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Ohio Democrat Says Wasted Time Was a Factor in the State Budget Delay

a photo of protesters holding signs
Protestors hold a sign after the Ohio House passes the abortion legislation known as the “Heartbeat Bill”. ";s:

Ohio is operating on a budget extension since lawmakers failed to pass a new two-year state budget by the constitutionally mandated June 30 deadline. Some Democrats are questioning whether time that was spent on a controversial abortion law, recently put on hold by a federal court, could have been used better hammering out details of the state budget.

Democratic State Rep. Richard Brownsaid Republicans have control over the legislative and executive branch. So he thinks it’s ridiculous the budget wasn’t passed on time.

“This is a deadline that we knew was coming, and we were unable to meet it, which is frustrating. And then we look at how much time was spent on various issues, such as the so-called 'Heartbeat Bill,'" he said.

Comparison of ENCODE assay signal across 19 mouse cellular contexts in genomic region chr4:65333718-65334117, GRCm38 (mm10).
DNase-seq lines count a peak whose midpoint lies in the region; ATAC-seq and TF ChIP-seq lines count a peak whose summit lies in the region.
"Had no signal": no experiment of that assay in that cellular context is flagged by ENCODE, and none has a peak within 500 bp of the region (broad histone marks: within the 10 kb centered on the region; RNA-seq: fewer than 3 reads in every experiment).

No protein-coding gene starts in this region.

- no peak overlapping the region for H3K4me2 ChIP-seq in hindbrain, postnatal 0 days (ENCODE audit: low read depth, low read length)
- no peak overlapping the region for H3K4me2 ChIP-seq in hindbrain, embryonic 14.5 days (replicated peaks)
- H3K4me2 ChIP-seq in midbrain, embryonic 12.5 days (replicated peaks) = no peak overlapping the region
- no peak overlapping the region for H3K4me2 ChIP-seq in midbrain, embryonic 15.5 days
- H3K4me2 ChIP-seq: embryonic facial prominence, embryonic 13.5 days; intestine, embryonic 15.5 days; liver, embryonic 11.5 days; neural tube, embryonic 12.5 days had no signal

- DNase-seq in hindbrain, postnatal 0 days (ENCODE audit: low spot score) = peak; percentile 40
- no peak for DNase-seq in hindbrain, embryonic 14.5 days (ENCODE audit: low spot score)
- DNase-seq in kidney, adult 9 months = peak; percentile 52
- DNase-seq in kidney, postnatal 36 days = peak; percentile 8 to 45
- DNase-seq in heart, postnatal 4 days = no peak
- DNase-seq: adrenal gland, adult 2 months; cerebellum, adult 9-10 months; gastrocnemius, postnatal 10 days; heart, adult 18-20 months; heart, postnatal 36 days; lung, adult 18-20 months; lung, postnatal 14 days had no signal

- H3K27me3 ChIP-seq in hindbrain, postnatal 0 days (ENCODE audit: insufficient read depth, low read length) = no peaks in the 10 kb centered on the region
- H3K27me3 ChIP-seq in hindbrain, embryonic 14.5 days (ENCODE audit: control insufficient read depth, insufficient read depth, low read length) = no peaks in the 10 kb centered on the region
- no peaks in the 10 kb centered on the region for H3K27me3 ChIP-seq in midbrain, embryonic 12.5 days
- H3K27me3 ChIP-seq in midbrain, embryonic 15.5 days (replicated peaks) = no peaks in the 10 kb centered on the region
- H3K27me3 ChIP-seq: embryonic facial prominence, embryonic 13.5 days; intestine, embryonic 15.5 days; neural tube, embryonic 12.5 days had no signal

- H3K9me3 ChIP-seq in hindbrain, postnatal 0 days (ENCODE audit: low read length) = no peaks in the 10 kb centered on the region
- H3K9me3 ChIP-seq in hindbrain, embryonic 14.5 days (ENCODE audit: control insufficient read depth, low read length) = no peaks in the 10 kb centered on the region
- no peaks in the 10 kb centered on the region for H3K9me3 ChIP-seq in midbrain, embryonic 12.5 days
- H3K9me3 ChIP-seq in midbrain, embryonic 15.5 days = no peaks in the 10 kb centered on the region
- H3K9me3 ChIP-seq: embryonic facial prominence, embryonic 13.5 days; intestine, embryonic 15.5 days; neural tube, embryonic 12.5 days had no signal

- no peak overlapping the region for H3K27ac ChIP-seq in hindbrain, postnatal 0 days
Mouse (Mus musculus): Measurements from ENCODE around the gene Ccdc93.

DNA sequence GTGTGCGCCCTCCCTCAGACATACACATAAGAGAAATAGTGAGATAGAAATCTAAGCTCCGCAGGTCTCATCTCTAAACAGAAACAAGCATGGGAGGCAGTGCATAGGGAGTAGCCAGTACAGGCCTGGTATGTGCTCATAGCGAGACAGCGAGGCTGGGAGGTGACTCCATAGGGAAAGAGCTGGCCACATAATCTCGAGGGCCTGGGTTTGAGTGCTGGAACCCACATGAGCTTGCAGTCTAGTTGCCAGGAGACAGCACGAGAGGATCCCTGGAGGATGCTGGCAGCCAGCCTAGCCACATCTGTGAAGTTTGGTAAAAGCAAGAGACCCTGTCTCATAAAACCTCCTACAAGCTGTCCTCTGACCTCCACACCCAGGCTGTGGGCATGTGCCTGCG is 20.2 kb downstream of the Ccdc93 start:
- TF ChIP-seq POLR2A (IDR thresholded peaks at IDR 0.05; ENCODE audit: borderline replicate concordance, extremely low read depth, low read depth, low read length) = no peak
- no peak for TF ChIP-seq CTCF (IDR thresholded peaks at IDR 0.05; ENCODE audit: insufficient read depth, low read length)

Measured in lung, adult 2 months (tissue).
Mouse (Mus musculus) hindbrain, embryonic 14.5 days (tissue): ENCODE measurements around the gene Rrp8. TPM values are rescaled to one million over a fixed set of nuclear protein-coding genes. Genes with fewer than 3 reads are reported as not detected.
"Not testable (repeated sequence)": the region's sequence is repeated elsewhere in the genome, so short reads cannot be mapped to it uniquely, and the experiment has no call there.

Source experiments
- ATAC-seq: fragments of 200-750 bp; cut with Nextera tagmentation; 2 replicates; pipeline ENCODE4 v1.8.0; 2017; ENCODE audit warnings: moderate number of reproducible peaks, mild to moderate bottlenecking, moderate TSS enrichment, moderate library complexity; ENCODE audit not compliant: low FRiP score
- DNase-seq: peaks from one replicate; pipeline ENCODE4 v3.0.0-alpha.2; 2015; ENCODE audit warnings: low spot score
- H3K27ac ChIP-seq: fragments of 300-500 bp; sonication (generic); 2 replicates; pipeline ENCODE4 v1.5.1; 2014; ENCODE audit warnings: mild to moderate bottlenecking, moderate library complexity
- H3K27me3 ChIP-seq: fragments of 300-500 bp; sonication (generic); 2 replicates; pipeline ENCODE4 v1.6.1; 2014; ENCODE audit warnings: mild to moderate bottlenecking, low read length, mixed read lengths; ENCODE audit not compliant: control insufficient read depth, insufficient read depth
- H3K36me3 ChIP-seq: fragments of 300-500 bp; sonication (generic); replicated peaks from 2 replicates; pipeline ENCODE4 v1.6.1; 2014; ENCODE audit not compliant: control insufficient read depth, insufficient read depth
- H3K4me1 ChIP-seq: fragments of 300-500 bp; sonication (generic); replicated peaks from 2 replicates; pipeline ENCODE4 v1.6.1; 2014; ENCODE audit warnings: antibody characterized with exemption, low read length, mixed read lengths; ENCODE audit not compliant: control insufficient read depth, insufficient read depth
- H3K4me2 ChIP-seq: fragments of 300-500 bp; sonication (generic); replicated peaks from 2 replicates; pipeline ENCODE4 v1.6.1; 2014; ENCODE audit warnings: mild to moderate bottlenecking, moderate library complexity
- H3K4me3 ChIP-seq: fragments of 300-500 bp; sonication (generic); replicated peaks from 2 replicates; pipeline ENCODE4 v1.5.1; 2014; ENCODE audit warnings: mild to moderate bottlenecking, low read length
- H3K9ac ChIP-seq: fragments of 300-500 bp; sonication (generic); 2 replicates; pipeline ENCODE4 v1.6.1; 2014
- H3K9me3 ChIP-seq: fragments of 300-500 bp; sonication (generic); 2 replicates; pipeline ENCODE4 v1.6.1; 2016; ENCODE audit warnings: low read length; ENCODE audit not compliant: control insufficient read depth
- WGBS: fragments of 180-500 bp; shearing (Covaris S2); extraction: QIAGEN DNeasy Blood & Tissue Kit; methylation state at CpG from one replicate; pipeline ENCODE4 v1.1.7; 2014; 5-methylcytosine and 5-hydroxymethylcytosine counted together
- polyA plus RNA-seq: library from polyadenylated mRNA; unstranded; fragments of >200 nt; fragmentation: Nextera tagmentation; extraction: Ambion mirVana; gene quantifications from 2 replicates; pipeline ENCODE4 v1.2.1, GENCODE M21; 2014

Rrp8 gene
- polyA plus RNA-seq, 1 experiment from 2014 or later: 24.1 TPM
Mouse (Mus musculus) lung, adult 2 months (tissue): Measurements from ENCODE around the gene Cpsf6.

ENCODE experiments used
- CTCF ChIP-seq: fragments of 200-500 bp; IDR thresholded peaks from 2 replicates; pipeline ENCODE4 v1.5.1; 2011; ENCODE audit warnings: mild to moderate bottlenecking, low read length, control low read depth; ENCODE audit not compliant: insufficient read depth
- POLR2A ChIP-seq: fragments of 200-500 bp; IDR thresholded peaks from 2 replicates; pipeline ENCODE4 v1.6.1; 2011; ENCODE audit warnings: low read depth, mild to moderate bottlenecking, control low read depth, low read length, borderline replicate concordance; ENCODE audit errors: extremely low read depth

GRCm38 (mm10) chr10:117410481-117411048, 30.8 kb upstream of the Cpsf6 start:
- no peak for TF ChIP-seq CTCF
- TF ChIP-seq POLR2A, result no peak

That bill, which was passed into law, has been put on hold by a federal court that ruled it unconstitutional.

In a written statement, Gail Crawley, spokeswoman for Republican House Speaker Larry Householder, said the House began hearings on its budget before Gov. DeWine unveiled his in March. She noted House committees heard 135 hours of testimony from more than 600 witnesses. And, she said the abortion bill, which was debated in a separate committee, had zero impact on the budget bill.

Jo Ingles is a professional journalist who covers politics and Ohio government for the Ohio Public Radio and Television for the Ohio Public Radio and Television Statehouse News Bureau. She reports on issues of importance to Ohioans including education, legislation, politics, and life and death issues such as capital punishment. Jo started her career in Louisville, Kentucky in the mid 80’s when she helped produce a televised presidential debate for ABC News, worked for a creative services company and served as a general assignment report for a commercial radio station. In 1989, she returned back to her native Ohio to work at the WOSU Stations in Columbus where she began a long resume in public radio.